Half of millennials are more likely to eat out in venues that explain where the food has come from, according to the results of a survey published today (24 May).
Carried out by Populus on behalf of WWF-UK, the survey also found that 53% of millennials would opt for restaurants or cafés if meat has been reared to high animal welfare standards.
One in five people within the 18-34 generation said they would like to see restaurants offer an entirely meat-free day.
The findings accompany the release of a new report, Catering for Sustainability, from WWF-UK, Sodexo UK & Ireland and the Food Ethics Council. It sets out the business case for sustainable menus by demonstrating the positive impact it can have on revenues and profits, while mitigating supply chain risks.
Edwina Hughes, corporate responsibility manager for Sodexo UK and Ireland, said: "Working with WWF we recently piloted a set of ‘Green & Lean' sustainable meals in our independent schools business, taking popular recipes such as chicken pie and beef lasagne and making small changes to make these meals more sustainable and nutritious.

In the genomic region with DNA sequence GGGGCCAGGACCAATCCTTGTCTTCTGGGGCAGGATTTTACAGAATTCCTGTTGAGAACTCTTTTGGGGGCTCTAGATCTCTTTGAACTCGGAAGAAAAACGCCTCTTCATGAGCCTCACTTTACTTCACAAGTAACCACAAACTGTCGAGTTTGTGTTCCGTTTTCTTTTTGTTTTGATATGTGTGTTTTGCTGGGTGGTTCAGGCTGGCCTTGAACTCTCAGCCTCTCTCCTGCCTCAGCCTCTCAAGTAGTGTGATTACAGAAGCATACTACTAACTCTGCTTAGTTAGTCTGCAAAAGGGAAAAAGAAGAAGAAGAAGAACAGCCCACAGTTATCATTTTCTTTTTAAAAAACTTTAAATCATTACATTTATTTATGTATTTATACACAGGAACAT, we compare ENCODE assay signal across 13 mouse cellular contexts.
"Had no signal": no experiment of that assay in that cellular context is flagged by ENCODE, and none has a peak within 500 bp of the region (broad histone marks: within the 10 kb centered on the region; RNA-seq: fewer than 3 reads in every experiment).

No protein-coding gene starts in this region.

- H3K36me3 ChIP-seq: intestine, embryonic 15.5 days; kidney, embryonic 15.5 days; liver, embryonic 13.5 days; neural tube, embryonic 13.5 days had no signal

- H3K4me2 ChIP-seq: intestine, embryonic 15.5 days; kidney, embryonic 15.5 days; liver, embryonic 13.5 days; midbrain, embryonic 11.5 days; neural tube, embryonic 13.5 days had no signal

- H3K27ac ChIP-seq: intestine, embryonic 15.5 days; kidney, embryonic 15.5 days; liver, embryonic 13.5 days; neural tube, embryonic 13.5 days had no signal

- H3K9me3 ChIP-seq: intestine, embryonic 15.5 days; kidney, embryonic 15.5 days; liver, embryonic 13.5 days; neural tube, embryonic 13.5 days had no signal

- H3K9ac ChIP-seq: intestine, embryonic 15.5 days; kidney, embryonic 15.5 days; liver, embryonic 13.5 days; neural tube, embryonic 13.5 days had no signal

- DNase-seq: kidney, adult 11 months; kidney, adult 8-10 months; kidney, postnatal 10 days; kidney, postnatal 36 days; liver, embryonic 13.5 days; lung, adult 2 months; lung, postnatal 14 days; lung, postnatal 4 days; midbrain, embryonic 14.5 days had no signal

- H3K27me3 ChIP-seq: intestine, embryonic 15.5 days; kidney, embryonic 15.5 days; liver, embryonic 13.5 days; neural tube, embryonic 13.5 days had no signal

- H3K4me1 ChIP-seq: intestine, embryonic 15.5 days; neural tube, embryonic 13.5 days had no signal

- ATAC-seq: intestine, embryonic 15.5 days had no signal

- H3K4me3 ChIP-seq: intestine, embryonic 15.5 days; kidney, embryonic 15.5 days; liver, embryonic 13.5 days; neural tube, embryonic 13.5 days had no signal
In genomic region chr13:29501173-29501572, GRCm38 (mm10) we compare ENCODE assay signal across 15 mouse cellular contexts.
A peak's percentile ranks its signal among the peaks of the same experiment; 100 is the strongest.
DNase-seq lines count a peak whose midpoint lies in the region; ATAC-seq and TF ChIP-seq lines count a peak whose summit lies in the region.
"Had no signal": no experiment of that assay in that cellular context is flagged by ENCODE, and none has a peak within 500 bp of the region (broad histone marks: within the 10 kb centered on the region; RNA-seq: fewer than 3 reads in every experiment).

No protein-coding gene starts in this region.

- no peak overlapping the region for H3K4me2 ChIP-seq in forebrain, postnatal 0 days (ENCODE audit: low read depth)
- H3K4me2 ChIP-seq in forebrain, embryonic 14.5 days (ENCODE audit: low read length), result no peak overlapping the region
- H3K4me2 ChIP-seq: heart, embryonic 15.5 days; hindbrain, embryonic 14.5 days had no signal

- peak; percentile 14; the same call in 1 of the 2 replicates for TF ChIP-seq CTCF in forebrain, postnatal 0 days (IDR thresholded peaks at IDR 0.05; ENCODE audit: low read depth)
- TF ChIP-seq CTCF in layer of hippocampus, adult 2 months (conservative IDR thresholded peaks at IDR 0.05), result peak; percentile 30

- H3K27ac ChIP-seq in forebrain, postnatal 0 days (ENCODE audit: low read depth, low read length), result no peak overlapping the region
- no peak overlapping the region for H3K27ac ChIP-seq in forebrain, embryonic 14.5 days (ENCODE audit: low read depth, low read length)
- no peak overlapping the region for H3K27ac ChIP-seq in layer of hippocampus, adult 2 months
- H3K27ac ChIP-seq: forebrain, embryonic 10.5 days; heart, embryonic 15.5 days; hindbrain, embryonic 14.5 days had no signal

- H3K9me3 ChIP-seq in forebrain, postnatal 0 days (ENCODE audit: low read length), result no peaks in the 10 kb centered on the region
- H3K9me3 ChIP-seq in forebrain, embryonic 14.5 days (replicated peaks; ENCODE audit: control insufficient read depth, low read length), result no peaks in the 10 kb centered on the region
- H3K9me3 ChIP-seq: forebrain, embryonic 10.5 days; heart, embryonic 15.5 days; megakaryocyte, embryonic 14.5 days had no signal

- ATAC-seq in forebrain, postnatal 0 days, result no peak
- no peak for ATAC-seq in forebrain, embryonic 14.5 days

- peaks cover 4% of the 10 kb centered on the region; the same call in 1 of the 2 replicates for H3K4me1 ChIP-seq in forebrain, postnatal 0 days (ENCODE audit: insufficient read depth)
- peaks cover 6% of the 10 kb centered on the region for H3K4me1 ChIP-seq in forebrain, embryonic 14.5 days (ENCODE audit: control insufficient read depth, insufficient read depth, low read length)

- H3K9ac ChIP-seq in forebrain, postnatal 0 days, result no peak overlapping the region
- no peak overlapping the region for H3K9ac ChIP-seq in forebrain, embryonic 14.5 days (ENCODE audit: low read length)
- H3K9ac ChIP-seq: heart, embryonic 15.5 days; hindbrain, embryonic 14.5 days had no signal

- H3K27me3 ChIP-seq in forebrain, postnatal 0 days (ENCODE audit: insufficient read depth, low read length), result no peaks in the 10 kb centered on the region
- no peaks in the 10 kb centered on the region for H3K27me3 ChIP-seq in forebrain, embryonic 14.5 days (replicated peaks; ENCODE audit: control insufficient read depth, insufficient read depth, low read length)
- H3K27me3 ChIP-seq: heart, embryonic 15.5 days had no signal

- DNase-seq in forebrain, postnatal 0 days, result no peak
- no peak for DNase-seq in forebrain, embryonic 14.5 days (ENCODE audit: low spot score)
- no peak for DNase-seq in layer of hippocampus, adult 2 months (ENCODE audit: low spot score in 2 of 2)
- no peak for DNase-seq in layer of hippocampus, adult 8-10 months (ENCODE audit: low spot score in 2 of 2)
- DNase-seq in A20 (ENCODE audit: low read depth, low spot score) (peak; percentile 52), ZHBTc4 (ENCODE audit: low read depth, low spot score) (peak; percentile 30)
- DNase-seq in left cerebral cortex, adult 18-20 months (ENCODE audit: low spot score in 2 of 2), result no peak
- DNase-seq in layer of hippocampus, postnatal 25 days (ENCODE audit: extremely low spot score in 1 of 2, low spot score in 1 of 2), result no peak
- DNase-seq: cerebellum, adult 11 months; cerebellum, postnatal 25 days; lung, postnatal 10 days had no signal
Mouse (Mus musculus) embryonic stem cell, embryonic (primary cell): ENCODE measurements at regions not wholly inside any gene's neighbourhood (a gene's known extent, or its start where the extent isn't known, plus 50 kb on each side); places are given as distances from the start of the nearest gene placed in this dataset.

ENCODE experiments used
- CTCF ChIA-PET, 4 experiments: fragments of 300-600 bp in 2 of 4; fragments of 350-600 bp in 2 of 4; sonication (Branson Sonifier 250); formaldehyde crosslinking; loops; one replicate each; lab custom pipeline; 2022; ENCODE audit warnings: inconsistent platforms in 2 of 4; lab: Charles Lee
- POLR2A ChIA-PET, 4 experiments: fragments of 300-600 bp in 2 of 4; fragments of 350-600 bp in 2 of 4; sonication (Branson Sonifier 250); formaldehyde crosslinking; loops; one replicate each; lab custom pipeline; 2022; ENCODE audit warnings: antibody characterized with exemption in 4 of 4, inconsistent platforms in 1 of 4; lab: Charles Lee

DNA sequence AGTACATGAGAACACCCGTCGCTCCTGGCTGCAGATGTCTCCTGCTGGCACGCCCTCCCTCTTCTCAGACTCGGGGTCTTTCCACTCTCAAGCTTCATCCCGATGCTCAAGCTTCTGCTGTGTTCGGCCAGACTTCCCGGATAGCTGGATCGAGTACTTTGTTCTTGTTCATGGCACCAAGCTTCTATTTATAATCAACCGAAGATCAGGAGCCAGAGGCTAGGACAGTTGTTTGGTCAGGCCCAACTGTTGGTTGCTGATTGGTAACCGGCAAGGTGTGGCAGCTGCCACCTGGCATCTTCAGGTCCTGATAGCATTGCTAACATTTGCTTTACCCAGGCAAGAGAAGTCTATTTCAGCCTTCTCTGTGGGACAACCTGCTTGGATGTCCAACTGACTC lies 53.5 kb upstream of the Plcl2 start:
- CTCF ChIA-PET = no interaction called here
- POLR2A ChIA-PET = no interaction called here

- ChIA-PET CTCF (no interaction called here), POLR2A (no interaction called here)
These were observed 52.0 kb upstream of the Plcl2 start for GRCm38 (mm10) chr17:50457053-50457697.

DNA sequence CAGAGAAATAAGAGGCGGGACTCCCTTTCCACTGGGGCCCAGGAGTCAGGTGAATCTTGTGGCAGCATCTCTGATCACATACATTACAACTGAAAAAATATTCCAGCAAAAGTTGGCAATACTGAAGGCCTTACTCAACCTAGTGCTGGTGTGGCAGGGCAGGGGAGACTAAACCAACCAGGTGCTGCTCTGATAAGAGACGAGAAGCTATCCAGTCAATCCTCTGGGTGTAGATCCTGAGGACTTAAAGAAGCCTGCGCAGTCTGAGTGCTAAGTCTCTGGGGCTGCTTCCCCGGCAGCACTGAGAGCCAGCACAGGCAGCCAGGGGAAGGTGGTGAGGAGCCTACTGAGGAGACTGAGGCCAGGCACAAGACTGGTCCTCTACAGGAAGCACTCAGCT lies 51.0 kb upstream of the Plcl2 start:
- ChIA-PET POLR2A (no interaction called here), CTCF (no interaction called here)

"We were pleased with the feedback from students and the wider schools communities, who were happy with the recipes, but also keen to engage with the issue of sustainable eating.
"Clearly there is growing interest from consumers in understanding the provenance of their food and the impact of their food choices. It is important that industry and stakeholders work together to help share best practice and innovation in terms of more sustainable food offers and to look at how we can inform consumer choices in this area."
The survey found that 20% of millennials intended to eat less meat over the coming year. Of those planning to cut down on meat, 68% reported that they wanted to be able to choose plant-based options from the menu.
Dan Crossley, executive director of the Food Ethics Council, said: "Most people in the UK eat out at work canteens, fast food outlets or high-end restaurants. The choices offered there have a huge impact not just on our own health, but on the health of the planet.
"Our research shows that foodservice companies stepping up to the plate and offering better sets of choices to customers are likely to be more profitable in the long run."
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